Public Health and Primary CareOriginal Article

Frequency of Serious Outcomes in Patients With Hypertension as a Chief Complaint in the Emergency Department

Steven P. Frei, MD; David B. Burmeister, DO; and Jesse F. Coil, DO
Notes and Affiliations
Notes and Affiliations

Received: December 21, 2012

Accepted: March 25, 2013

Published: September 1, 2013

J Osteopath Med; 113(9): 664-668

Context: Hypertension is a common incidental finding in the emergency department (ED). However, the authors noticed a segment of patients who present to the ED specifically because their blood pressure is found to be elevated outside of the hospital. Emergency medicine physicians are often unsure of the level of intervention that is required for these patients.

Objectives: To determine if these patients have serious outcomes (ie, final diagnosis of myocardial infarction, angina, coronary syndrome, congestive heart failure, pulmonary edema, hypertensive encephalopathy, malignant hypertension, stroke, transient ischemic attack, subarachnoid hemorrhage, loss of vision, kidney failure, or aortic dissection) within 7 days of the initial ED visit.

Methods: The authors retrospectively reviewed ED medical records from 2008 with a chief complaint of high blood pressure or hypertension in the physician or nursing notes. Age, sex, blood pressure, history of hypertension, associated symptoms, tests, medications, admission or discharge information, final diagnoses, and return visits within 7 days were recorded.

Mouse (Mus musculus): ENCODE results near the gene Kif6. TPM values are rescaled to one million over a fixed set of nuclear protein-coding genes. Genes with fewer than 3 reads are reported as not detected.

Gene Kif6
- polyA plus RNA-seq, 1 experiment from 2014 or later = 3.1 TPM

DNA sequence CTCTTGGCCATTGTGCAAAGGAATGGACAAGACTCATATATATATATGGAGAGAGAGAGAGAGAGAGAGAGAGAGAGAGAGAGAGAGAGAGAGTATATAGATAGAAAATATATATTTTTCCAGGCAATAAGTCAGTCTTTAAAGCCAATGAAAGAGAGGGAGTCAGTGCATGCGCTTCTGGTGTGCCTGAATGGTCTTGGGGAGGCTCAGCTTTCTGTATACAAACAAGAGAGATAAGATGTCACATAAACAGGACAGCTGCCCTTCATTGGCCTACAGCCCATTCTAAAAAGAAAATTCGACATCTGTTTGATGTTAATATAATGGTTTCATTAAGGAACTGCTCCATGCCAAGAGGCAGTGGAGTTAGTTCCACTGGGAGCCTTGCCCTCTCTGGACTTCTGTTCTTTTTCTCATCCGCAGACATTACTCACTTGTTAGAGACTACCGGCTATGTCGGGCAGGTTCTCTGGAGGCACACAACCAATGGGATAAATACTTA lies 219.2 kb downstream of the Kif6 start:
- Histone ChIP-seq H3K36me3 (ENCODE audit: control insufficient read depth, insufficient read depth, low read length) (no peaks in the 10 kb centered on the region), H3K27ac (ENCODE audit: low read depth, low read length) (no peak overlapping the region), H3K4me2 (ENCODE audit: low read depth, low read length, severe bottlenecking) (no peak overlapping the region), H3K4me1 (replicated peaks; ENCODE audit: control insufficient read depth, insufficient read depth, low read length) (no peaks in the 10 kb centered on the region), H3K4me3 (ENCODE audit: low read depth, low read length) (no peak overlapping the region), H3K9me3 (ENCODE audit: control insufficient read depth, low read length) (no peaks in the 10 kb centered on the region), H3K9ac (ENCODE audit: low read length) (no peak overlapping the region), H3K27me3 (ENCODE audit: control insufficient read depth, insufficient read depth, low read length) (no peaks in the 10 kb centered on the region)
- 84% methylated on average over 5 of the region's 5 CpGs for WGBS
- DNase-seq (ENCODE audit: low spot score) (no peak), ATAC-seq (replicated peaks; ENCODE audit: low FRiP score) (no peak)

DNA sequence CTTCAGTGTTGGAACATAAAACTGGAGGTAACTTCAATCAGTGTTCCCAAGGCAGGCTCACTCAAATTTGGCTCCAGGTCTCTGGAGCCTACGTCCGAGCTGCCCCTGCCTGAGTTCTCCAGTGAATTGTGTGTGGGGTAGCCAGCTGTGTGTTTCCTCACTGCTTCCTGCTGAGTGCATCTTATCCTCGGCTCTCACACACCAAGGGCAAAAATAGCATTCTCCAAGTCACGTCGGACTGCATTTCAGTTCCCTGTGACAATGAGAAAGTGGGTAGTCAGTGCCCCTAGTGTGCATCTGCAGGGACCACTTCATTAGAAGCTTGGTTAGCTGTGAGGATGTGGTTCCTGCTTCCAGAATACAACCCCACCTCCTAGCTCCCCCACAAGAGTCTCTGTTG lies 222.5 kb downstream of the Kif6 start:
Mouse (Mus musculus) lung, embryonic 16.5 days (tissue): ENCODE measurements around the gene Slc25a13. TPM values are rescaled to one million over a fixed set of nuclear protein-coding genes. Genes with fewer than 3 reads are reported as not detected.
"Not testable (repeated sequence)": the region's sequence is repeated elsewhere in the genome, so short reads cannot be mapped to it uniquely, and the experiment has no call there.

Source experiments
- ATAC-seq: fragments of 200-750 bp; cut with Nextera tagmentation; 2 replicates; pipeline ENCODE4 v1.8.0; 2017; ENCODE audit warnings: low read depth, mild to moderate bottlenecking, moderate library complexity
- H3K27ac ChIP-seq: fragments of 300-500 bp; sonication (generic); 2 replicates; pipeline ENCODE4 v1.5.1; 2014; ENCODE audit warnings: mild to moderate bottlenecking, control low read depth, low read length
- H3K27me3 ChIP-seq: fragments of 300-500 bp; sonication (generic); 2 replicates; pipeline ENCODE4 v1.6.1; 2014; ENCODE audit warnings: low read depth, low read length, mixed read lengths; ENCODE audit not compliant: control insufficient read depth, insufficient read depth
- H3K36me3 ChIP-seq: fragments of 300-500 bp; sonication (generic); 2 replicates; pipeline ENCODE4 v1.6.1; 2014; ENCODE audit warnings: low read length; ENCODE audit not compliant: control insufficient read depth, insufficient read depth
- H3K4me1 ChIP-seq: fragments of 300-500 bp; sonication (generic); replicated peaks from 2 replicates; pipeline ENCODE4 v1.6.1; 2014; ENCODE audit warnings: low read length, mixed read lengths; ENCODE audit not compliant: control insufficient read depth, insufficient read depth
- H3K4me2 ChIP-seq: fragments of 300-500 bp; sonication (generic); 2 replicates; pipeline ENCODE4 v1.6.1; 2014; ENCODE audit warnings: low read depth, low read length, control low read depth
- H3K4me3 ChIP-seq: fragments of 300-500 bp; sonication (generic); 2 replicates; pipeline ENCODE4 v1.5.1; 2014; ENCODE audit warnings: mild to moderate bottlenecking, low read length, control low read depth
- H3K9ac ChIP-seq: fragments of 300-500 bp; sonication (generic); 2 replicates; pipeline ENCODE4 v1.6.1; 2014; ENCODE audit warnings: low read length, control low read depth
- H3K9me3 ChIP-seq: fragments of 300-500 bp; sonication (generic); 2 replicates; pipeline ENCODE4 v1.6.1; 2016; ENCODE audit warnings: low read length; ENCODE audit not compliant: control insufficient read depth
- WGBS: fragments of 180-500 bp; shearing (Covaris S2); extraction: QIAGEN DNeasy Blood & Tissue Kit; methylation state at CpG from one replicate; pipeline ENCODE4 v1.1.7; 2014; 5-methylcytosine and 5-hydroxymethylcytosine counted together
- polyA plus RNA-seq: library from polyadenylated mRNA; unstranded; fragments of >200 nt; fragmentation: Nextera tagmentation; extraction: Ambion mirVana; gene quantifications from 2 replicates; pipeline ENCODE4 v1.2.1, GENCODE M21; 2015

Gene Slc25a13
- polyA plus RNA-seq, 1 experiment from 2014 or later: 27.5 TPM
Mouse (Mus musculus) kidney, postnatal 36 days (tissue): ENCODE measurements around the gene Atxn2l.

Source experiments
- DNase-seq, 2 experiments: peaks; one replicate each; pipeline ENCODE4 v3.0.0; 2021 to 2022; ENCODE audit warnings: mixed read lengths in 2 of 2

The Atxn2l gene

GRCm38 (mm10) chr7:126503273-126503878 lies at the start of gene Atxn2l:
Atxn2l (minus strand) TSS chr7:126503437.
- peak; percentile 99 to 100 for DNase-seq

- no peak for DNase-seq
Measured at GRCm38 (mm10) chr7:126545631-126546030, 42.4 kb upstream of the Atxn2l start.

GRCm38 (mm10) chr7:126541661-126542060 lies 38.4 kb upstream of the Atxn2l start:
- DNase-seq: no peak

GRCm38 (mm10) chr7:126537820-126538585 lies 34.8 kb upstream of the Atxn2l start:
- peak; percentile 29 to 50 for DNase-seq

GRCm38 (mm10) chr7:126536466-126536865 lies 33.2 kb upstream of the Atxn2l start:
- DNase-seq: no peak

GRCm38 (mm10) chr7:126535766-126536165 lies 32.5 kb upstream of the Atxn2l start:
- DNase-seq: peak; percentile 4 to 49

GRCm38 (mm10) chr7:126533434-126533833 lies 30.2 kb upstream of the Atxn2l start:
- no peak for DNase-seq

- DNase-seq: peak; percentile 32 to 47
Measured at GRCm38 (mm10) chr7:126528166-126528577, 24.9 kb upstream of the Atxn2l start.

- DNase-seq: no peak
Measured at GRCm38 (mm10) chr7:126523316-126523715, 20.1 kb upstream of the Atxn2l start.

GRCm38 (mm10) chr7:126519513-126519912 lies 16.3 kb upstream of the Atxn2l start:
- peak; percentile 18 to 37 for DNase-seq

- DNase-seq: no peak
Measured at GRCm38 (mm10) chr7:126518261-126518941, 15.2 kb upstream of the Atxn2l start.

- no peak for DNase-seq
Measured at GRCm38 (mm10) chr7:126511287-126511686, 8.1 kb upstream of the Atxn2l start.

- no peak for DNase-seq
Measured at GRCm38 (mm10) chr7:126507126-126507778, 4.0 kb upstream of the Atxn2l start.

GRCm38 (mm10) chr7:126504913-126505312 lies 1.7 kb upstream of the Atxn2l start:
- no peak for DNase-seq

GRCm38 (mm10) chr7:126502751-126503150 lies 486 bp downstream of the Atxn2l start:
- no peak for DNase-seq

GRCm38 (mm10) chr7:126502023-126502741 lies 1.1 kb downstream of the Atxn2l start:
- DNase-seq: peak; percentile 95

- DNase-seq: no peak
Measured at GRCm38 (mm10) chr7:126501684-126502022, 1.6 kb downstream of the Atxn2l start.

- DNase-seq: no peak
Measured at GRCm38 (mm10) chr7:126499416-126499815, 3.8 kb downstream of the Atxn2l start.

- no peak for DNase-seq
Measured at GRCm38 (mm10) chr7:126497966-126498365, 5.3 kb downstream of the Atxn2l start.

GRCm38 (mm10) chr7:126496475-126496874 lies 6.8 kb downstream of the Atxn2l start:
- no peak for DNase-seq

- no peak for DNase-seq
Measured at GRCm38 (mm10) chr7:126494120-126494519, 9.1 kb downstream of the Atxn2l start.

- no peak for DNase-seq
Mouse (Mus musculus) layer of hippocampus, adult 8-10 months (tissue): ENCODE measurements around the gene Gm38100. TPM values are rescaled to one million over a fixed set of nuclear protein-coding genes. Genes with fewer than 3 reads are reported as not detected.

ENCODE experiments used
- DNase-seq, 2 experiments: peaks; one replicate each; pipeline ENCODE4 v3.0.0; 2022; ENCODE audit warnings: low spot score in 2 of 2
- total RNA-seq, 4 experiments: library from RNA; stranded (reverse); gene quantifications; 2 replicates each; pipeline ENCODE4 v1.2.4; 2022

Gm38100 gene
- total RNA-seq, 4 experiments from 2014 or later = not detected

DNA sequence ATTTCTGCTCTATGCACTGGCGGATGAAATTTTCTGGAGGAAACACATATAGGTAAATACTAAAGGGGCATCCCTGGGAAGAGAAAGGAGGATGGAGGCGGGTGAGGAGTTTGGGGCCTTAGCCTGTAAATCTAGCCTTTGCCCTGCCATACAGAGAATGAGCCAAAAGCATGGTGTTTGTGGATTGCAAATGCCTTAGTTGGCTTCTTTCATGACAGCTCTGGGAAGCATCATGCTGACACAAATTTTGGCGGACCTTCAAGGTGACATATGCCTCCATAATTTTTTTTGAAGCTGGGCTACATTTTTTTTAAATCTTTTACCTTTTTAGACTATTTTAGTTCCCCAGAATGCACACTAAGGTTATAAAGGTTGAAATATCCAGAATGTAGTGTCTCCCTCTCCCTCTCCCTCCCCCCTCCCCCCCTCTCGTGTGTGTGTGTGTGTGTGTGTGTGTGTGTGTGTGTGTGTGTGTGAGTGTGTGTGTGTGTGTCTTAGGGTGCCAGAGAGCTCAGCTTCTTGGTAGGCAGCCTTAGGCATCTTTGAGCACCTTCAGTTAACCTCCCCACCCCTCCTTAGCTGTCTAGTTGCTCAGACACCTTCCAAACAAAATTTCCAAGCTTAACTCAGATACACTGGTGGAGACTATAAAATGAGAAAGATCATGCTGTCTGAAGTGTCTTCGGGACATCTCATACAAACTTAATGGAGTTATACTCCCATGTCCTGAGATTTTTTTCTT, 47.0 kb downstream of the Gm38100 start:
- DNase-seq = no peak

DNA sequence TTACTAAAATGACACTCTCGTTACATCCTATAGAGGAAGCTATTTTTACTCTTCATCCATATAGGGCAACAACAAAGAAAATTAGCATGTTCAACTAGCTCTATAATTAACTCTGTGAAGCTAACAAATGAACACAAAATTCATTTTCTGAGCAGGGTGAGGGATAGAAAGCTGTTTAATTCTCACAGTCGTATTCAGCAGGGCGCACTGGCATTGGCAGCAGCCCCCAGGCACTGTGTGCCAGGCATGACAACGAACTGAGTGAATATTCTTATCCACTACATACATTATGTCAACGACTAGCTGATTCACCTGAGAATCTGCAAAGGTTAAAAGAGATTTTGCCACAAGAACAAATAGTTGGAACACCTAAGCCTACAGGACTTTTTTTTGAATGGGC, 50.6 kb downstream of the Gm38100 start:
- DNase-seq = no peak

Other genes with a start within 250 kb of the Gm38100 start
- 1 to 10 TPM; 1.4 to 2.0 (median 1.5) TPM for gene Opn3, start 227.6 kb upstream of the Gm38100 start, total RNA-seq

Results: Of the 316 medical records that were reviewed, 149 met the study criteria and were included in analysis. Patient age range was 19 to 94 years (mean, 59.8 years; median, 61 years). Sixty patients (40%) were men and 89 (60%) were women. Of the 149 patients, 121 (81%) had a previous diagnosis of hypertension and 28 (19%) did not. Five patients (3%) had a normal initial blood pressure in the ED. Sixteen patients (11%) did not undergo diagnostic tests, and 77 patients (52%) received medication in the ED. Twenty-six patients (17%) were admitted to the hospital, and 123 (83%) were discharged or eloped. Four patients (2.7%; 95% confidence interval, 0.7-6.7) had a serious outcome noted within 7 days of initial presentation to the ED.

Conclusions: Among patients presenting to the ED with a chief complaint of hypertension or high blood pressure and no serious associated complaint, the risk of serious outcome within 7 days is low.

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